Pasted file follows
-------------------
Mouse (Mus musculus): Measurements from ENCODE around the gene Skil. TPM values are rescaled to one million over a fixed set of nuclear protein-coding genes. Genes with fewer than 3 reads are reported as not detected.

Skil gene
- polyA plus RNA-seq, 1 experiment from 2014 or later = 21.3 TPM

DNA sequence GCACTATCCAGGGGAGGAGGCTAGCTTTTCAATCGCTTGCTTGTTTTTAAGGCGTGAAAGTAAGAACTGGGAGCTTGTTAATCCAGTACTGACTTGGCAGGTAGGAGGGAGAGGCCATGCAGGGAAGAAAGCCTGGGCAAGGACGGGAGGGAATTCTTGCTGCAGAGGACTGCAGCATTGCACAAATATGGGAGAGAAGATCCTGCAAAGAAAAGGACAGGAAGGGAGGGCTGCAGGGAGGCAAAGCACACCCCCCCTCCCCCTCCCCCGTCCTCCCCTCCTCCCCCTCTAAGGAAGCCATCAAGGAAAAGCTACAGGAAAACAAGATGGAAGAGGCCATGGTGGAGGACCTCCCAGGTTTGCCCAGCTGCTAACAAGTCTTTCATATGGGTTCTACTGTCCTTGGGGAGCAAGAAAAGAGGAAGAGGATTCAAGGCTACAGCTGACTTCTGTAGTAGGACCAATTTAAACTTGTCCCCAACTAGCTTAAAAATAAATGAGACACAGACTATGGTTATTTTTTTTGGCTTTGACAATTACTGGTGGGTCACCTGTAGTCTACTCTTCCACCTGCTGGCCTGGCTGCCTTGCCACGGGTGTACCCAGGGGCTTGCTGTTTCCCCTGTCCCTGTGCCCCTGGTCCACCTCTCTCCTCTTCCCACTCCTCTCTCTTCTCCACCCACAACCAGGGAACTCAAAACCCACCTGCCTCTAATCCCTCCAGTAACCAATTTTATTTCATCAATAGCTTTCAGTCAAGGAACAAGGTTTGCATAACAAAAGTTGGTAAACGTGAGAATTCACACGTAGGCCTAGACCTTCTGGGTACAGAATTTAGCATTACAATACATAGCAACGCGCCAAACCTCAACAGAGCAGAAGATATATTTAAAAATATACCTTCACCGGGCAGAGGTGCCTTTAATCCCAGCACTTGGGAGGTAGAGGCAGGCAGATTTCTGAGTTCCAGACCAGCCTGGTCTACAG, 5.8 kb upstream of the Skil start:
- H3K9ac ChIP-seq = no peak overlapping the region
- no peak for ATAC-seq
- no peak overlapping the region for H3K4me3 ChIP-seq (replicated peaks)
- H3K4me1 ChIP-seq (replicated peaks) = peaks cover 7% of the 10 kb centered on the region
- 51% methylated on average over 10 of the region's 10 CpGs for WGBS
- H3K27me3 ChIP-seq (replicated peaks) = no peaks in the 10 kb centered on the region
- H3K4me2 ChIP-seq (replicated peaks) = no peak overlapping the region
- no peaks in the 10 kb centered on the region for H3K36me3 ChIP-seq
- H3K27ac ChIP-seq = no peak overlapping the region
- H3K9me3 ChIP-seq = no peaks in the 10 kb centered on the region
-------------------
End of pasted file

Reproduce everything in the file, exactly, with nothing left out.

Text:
Mouse (Mus musculus): Measurements from ENCODE around the gene Skil. TPM values are rescaled to one million over a fixed set of nuclear protein-coding genes. Genes with fewer than 3 reads are reported as not detected.

Skil gene
- polyA plus RNA-seq, 1 experiment from 2014 or later = 21.3 TPM

DNA sequence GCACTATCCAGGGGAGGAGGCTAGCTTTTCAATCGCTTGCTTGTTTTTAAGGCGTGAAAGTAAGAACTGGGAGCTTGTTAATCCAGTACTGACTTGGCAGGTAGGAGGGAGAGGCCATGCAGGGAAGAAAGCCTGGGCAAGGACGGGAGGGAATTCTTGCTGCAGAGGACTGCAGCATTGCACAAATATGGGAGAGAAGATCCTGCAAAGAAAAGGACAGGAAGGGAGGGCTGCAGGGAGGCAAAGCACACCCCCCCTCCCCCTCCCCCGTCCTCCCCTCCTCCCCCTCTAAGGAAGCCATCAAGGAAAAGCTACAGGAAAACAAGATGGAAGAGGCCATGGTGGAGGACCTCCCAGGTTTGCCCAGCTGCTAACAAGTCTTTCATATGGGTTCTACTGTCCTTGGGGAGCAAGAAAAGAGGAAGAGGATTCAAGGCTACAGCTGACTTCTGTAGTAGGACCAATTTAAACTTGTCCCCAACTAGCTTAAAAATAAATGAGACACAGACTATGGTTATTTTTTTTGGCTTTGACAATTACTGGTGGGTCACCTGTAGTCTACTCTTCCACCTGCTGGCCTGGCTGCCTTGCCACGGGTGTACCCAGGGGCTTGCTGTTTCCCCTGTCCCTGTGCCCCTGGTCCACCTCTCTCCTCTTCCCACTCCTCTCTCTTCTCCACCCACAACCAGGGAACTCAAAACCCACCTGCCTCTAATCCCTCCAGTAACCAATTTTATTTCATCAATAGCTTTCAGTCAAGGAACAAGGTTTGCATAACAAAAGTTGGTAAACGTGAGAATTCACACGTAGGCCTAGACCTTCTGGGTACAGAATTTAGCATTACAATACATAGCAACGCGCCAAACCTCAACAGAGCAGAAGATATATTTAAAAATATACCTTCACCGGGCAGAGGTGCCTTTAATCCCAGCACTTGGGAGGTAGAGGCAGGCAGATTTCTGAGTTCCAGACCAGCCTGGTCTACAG, 5.8 kb upstream of the Skil start:
- H3K9ac ChIP-seq = no peak overlapping the region
- no peak for ATAC-seq
- no peak overlapping the region for H3K4me3 ChIP-seq (replicated peaks)
- H3K4me1 ChIP-seq (replicated peaks) = peaks cover 7% of the 10 kb centered on the region
- 51% methylated on average over 10 of the region's 10 CpGs for WGBS
- H3K27me3 ChIP-seq (replicated peaks) = no peaks in the 10 kb centered on the region
- H3K4me2 ChIP-seq (replicated peaks) = no peak overlapping the region
- no peaks in the 10 kb centered on the region for H3K36me3 ChIP-seq
- H3K27ac ChIP-seq = no peak overlapping the region
- H3K9me3 ChIP-seq = no peaks in the 10 kb centered on the region